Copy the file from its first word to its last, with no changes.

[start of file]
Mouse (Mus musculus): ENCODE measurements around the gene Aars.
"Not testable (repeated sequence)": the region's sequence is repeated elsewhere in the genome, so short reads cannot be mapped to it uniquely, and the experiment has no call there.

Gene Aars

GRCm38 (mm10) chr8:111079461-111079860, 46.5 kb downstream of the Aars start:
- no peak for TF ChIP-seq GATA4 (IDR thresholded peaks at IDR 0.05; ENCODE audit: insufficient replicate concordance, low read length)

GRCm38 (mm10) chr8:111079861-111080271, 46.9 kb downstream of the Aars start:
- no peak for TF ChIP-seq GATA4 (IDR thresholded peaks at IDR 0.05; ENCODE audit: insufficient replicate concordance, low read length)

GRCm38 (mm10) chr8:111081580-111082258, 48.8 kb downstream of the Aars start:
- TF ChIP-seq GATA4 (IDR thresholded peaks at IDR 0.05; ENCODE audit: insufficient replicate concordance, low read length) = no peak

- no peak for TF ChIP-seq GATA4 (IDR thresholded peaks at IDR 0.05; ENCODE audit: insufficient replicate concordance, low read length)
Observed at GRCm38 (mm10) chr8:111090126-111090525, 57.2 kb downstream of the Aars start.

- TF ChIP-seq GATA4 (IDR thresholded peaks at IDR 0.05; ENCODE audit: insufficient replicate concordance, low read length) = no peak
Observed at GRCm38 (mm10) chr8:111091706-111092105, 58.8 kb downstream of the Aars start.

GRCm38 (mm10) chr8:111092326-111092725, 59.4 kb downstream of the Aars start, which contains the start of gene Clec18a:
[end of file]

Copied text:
Mouse (Mus musculus): ENCODE measurements around the gene Aars.
"Not testable (repeated sequence)": the region's sequence is repeated elsewhere in the genome, so short reads cannot be mapped to it uniquely, and the experiment has no call there.

Gene Aars

GRCm38 (mm10) chr8:111079461-111079860, 46.5 kb downstream of the Aars start:
- no peak for TF ChIP-seq GATA4 (IDR thresholded peaks at IDR 0.05; ENCODE audit: insufficient replicate concordance, low read length)

GRCm38 (mm10) chr8:111079861-111080271, 46.9 kb downstream of the Aars start:
- no peak for TF ChIP-seq GATA4 (IDR thresholded peaks at IDR 0.05; ENCODE audit: insufficient replicate concordance, low read length)

GRCm38 (mm10) chr8:111081580-111082258, 48.8 kb downstream of the Aars start:
- TF ChIP-seq GATA4 (IDR thresholded peaks at IDR 0.05; ENCODE audit: insufficient replicate concordance, low read length) = no peak

- no peak for TF ChIP-seq GATA4 (IDR thresholded peaks at IDR 0.05; ENCODE audit: insufficient replicate concordance, low read length)
Observed at GRCm38 (mm10) chr8:111090126-111090525, 57.2 kb downstream of the Aars start.

- TF ChIP-seq GATA4 (IDR thresholded peaks at IDR 0.05; ENCODE audit: insufficient replicate concordance, low read length) = no peak
Observed at GRCm38 (mm10) chr8:111091706-111092105, 58.8 kb downstream of the Aars start.

GRCm38 (mm10) chr8:111092326-111092725, 59.4 kb downstream of the Aars start, which contains the start of gene Clec18a: